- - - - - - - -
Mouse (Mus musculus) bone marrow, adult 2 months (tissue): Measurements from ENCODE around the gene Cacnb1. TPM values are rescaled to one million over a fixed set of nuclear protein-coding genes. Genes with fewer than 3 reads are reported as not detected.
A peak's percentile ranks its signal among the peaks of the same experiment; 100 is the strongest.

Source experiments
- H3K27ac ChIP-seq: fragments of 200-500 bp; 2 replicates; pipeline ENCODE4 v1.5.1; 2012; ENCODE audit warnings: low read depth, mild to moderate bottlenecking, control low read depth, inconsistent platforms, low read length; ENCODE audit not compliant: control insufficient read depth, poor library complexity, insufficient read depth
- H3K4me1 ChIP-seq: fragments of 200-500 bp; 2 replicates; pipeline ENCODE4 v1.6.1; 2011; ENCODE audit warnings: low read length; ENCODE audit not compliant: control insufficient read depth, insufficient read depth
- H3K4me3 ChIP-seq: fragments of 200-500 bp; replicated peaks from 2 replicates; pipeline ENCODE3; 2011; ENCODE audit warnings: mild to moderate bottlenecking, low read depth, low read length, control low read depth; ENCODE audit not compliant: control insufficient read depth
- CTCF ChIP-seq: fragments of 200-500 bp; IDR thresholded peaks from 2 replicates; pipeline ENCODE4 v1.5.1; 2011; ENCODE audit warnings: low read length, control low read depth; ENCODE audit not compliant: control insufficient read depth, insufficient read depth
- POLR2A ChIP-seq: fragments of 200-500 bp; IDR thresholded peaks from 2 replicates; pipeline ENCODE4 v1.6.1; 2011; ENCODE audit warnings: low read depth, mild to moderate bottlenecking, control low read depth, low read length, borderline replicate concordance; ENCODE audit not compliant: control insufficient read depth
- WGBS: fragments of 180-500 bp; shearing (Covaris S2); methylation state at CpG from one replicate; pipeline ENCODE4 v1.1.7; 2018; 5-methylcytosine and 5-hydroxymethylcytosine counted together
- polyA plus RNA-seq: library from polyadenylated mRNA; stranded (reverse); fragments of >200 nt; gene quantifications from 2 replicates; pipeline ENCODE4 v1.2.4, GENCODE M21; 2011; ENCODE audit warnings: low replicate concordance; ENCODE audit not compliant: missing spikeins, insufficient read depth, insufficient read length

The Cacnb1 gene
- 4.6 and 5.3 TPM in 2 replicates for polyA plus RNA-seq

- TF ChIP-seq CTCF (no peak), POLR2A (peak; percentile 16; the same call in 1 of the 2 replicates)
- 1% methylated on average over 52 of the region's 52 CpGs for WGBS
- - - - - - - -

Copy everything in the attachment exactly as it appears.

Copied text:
Mouse (Mus musculus) bone marrow, adult 2 months (tissue): Measurements from ENCODE around the gene Cacnb1. TPM values are rescaled to one million over a fixed set of nuclear protein-coding genes. Genes with fewer than 3 reads are reported as not detected.
A peak's percentile ranks its signal among the peaks of the same experiment; 100 is the strongest.

Source experiments
- H3K27ac ChIP-seq: fragments of 200-500 bp; 2 replicates; pipeline ENCODE4 v1.5.1; 2012; ENCODE audit warnings: low read depth, mild to moderate bottlenecking, control low read depth, inconsistent platforms, low read length; ENCODE audit not compliant: control insufficient read depth, poor library complexity, insufficient read depth
- H3K4me1 ChIP-seq: fragments of 200-500 bp; 2 replicates; pipeline ENCODE4 v1.6.1; 2011; ENCODE audit warnings: low read length; ENCODE audit not compliant: control insufficient read depth, insufficient read depth
- H3K4me3 ChIP-seq: fragments of 200-500 bp; replicated peaks from 2 replicates; pipeline ENCODE3; 2011; ENCODE audit warnings: mild to moderate bottlenecking, low read depth, low read length, control low read depth; ENCODE audit not compliant: control insufficient read depth
- CTCF ChIP-seq: fragments of 200-500 bp; IDR thresholded peaks from 2 replicates; pipeline ENCODE4 v1.5.1; 2011; ENCODE audit warnings: low read length, control low read depth; ENCODE audit not compliant: control insufficient read depth, insufficient read depth
- POLR2A ChIP-seq: fragments of 200-500 bp; IDR thresholded peaks from 2 replicates; pipeline ENCODE4 v1.6.1; 2011; ENCODE audit warnings: low read depth, mild to moderate bottlenecking, control low read depth, low read length, borderline replicate concordance; ENCODE audit not compliant: control insufficient read depth
- WGBS: fragments of 180-500 bp; shearing (Covaris S2); methylation state at CpG from one replicate; pipeline ENCODE4 v1.1.7; 2018; 5-methylcytosine and 5-hydroxymethylcytosine counted together
- polyA plus RNA-seq: library from polyadenylated mRNA; stranded (reverse); fragments of >200 nt; gene quantifications from 2 replicates; pipeline ENCODE4 v1.2.4, GENCODE M21; 2011; ENCODE audit warnings: low replicate concordance; ENCODE audit not compliant: missing spikeins, insufficient read depth, insufficient read length

The Cacnb1 gene
- 4.6 and 5.3 TPM in 2 replicates for polyA plus RNA-seq

- TF ChIP-seq CTCF (no peak), POLR2A (peak; percentile 16; the same call in 1 of the 2 replicates)
- 1% methylated on average over 52 of the region's 52 CpGs for WGBS